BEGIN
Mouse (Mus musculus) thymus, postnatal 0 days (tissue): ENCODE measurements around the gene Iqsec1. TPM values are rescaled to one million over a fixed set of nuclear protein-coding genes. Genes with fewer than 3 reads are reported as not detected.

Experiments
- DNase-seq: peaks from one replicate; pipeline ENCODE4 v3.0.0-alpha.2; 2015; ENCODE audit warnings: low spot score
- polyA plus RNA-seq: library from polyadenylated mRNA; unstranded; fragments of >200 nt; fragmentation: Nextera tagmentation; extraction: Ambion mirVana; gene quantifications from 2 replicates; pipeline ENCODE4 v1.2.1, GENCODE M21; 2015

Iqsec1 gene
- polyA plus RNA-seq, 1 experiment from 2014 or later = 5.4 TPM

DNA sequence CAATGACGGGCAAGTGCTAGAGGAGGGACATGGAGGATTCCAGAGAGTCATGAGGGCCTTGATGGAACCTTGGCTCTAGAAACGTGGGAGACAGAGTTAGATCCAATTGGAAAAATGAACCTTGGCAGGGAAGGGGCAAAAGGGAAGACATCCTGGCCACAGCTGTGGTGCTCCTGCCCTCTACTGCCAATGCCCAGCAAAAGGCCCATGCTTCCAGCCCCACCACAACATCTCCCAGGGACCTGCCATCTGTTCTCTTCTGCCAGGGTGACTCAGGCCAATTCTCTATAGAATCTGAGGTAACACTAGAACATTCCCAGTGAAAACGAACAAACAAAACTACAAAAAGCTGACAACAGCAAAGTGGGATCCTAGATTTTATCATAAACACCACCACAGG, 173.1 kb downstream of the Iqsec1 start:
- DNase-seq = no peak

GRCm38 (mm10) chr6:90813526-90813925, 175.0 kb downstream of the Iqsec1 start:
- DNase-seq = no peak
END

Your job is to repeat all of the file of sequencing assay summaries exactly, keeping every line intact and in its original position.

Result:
Mouse (Mus musculus) thymus, postnatal 0 days (tissue): ENCODE measurements around the gene Iqsec1. TPM values are rescaled to one million over a fixed set of nuclear protein-coding genes. Genes with fewer than 3 reads are reported as not detected.

Experiments
- DNase-seq: peaks from one replicate; pipeline ENCODE4 v3.0.0-alpha.2; 2015; ENCODE audit warnings: low spot score
- polyA plus RNA-seq: library from polyadenylated mRNA; unstranded; fragments of >200 nt; fragmentation: Nextera tagmentation; extraction: Ambion mirVana; gene quantifications from 2 replicates; pipeline ENCODE4 v1.2.1, GENCODE M21; 2015

Iqsec1 gene
- polyA plus RNA-seq, 1 experiment from 2014 or later = 5.4 TPM

DNA sequence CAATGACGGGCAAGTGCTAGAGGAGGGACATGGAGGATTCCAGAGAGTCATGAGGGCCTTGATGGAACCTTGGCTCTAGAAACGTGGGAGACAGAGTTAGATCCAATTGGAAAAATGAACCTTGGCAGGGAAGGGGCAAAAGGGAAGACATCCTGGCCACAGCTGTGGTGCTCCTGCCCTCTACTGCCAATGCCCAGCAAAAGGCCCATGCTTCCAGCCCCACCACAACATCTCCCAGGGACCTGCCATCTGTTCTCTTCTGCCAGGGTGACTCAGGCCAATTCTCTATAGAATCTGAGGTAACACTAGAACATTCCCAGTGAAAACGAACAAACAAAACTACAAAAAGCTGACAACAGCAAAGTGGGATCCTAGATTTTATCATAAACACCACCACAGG, 173.1 kb downstream of the Iqsec1 start:
- DNase-seq = no peak

GRCm38 (mm10) chr6:90813526-90813925, 175.0 kb downstream of the Iqsec1 start:
- DNase-seq = no peak